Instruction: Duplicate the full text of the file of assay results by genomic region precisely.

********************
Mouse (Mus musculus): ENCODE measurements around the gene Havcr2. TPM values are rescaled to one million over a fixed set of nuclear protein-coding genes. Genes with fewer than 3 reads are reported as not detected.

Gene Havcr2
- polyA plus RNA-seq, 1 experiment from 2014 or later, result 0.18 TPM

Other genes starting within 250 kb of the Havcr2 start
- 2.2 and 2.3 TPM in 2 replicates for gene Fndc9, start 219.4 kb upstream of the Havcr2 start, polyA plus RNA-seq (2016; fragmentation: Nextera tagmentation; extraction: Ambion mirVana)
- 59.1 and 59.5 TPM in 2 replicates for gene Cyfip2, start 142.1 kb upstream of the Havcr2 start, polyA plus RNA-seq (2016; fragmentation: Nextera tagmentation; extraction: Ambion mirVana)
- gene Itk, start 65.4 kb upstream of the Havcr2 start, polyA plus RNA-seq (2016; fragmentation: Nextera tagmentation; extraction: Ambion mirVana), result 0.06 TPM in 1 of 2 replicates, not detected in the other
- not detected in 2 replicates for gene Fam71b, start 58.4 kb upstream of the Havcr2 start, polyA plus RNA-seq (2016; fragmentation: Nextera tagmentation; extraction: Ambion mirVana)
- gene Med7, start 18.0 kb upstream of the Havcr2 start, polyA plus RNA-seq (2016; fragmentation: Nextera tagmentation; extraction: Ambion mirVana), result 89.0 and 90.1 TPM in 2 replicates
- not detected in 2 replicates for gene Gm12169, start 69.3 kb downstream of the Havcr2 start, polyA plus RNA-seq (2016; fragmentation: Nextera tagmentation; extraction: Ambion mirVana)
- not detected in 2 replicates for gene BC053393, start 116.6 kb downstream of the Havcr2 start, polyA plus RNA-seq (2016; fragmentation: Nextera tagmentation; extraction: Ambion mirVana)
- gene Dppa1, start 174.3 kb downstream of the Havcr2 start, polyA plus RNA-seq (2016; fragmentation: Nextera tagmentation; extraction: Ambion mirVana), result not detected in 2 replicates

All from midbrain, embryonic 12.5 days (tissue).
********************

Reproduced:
Mouse (Mus musculus): ENCODE measurements around the gene Havcr2. TPM values are rescaled to one million over a fixed set of nuclear protein-coding genes. Genes with fewer than 3 reads are reported as not detected.

Gene Havcr2
- polyA plus RNA-seq, 1 experiment from 2014 or later, result 0.18 TPM

Other genes starting within 250 kb of the Havcr2 start
- 2.2 and 2.3 TPM in 2 replicates for gene Fndc9, start 219.4 kb upstream of the Havcr2 start, polyA plus RNA-seq (2016; fragmentation: Nextera tagmentation; extraction: Ambion mirVana)
- 59.1 and 59.5 TPM in 2 replicates for gene Cyfip2, start 142.1 kb upstream of the Havcr2 start, polyA plus RNA-seq (2016; fragmentation: Nextera tagmentation; extraction: Ambion mirVana)
- gene Itk, start 65.4 kb upstream of the Havcr2 start, polyA plus RNA-seq (2016; fragmentation: Nextera tagmentation; extraction: Ambion mirVana), result 0.06 TPM in 1 of 2 replicates, not detected in the other
- not detected in 2 replicates for gene Fam71b, start 58.4 kb upstream of the Havcr2 start, polyA plus RNA-seq (2016; fragmentation: Nextera tagmentation; extraction: Ambion mirVana)
- gene Med7, start 18.0 kb upstream of the Havcr2 start, polyA plus RNA-seq (2016; fragmentation: Nextera tagmentation; extraction: Ambion mirVana), result 89.0 and 90.1 TPM in 2 replicates
- not detected in 2 replicates for gene Gm12169, start 69.3 kb downstream of the Havcr2 start, polyA plus RNA-seq (2016; fragmentation: Nextera tagmentation; extraction: Ambion mirVana)
- not detected in 2 replicates for gene BC053393, start 116.6 kb downstream of the Havcr2 start, polyA plus RNA-seq (2016; fragmentation: Nextera tagmentation; extraction: Ambion mirVana)
- gene Dppa1, start 174.3 kb downstream of the Havcr2 start, polyA plus RNA-seq (2016; fragmentation: Nextera tagmentation; extraction: Ambion mirVana), result not detected in 2 replicates

All from midbrain, embryonic 12.5 days (tissue).